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Colombia: Treaty Obligations
Country Study > Chapter 5 > National Security > The Organization of the Armed Forces

TREATY OBLIGATIONS


Colombia supported the two principal collective security agreements that have affected the interests of the Western Hemisphere nations since 1945. In March 1945, Colombia signed the wartime Act of Chapultepec. In the event of an attack upon an American state, this act provided for consultation among the member nations of the hemisphere in order to formulate a collective response. Following the end of World War II (and the resulting termination of the Chapultepec agreement), Colombia signed the 1947 Inter-American Treaty of Reciprocal Assistance (Rio Treaty). The Rio Treaty provided for collective defense in the event of an armed attack by an extra-hemispheric power.

The Rio Treaty bound Colombia to certain provisions for the peaceful settlement of disputes among signatory nations. In 1948 Colombia was a founding member of the Organization of American States (OAS), the regional organization responsible for determining when the Rio Treaty's collective security provisions should be implemented. As a member of both the OAS and the UN, Colombia was obligated first to seek redress for defense-related grievances at the regional forum before presenting them to the UN.

In 1972 Colombia signed the Treaty for the Prohibition of Nuclear Weapons in Latin America (Tlatelolco Treaty), which prohibits the introduction of nuclear weapons into the region. Colombian administrations, however, refused to sign the Treaty on the Non-Proliferation of Nuclear Weapons, which was opened for signature in 1970. Nevertheless, though it refrained from endorsing the treaty, the Colombian government apparently accepted some of the treaty's provisions for safeguards and inspections that were carried out by the International Atomic Energy Agency.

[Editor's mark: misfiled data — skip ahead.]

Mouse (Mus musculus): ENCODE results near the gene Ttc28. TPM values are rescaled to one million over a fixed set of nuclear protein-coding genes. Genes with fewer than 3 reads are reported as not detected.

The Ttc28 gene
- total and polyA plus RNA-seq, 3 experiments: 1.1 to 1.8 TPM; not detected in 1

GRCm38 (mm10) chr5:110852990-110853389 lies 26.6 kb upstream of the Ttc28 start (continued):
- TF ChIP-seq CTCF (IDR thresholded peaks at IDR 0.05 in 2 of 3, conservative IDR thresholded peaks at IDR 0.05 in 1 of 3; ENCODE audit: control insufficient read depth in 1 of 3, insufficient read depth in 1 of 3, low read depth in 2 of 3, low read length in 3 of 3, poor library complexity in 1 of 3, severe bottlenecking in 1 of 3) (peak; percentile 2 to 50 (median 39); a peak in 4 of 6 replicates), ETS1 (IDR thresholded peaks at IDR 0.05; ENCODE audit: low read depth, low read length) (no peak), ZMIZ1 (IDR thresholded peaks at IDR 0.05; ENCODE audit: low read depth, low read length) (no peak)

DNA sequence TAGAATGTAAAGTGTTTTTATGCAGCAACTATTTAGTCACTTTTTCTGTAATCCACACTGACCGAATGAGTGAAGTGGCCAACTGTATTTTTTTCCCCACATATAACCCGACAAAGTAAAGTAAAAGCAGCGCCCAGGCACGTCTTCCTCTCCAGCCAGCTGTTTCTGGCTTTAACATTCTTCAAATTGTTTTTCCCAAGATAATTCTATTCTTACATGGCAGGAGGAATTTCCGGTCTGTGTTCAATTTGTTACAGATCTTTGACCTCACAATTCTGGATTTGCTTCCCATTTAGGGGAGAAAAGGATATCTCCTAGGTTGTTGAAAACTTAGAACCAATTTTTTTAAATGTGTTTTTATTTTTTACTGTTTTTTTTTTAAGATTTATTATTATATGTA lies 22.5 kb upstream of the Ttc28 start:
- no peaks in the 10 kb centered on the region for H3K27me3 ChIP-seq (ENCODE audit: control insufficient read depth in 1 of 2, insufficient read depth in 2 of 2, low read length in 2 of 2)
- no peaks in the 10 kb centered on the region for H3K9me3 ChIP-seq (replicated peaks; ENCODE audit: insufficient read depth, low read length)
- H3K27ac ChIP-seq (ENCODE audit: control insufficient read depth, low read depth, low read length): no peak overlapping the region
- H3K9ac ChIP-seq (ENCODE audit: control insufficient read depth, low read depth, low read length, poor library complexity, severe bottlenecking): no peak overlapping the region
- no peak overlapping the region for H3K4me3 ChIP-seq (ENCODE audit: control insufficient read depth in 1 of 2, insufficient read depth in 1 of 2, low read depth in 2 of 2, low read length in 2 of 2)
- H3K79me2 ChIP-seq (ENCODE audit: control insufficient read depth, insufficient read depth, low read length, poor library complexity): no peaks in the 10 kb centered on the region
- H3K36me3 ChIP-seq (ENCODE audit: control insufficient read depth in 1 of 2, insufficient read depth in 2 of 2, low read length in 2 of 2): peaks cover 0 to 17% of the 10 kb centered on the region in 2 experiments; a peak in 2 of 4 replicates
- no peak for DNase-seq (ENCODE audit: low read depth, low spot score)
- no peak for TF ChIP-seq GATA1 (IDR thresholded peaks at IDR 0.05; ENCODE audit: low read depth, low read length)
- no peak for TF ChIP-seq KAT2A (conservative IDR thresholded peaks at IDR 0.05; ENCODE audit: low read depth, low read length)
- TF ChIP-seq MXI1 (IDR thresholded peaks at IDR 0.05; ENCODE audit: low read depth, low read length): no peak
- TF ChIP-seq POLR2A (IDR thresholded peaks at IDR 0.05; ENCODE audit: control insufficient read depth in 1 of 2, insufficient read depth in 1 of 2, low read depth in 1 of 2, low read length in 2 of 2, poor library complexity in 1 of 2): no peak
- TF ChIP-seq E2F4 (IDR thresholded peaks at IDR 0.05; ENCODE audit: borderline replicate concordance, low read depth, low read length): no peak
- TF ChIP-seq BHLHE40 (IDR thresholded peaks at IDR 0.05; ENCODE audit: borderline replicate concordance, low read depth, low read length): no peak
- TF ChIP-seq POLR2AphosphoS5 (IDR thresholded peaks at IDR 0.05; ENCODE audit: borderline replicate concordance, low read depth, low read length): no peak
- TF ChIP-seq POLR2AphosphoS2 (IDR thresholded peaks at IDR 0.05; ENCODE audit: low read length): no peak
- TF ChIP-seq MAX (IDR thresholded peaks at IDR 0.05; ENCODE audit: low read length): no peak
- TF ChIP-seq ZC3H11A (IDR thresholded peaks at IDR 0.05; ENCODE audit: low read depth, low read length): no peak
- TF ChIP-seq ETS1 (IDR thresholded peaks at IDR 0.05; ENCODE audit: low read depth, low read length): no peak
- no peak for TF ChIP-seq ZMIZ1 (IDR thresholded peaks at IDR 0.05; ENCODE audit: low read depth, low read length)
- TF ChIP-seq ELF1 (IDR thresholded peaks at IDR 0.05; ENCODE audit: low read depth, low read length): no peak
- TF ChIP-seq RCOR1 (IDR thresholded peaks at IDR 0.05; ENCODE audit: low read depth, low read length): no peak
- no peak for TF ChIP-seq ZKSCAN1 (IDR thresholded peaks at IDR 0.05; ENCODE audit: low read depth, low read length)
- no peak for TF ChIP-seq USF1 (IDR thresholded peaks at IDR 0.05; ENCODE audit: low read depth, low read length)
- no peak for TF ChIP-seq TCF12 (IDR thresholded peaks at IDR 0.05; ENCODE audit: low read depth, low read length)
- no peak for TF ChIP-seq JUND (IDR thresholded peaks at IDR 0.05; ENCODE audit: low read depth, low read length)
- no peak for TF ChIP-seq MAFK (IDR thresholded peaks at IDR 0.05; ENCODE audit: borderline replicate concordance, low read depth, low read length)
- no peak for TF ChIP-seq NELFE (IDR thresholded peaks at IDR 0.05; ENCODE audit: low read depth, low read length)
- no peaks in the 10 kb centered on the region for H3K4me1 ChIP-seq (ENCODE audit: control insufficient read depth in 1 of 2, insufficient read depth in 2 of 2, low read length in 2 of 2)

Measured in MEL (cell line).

In 1974 Colombia joined with seven other Latin American countries in issuing the Declaration of Ayacucho, an agreement to promote peace in the hemisphere by limiting armaments. By 1975 the declaration's signers had reached a consensus on prohibiting a range of weapons and equipment, including nuclear, biological, and chemical weapons; ballistic missiles; aircraft carriers; cruisers; and nuclear submarines. Colombia also remained adamant in opposing the introduction of strategic missiles into the region -- a move favored by neighboring Venezuela -- as well as all models of bomber aircraft. In September 1980, Colombia joined with three of the declaration's original signers plus Costa Rica in agreeing upon the Charter of Conduct, which reaffirmed support for the peaceful resolution of conflicts and for the principles of the 1974 declaration.

Data as of December 1988




Last Updated: December 1988


Editor's Note: Country Studies included here were published between 1988 and 1998. The Country study for Colombia was first published in 1988. Where available, the data has been updated through 2008. The date at the bottom of each section will indicate the time period of the data. Information on some countries may no longer be up to date. See the "Research Completed" date at the beginning of each study on the Title Page or the "Data as of" date at the end of each section of text. This information is included due to its comprehensiveness and for historical purposes.

Note that current information from the CIA World Factbook, U.S. Department of State Background Notes, Australia's Department of Foreign Affairs and Trade Country Briefs, the UK's Foreign and Commonwealth Office's Country Profiles, and the World Bank can be found on Factba.se.

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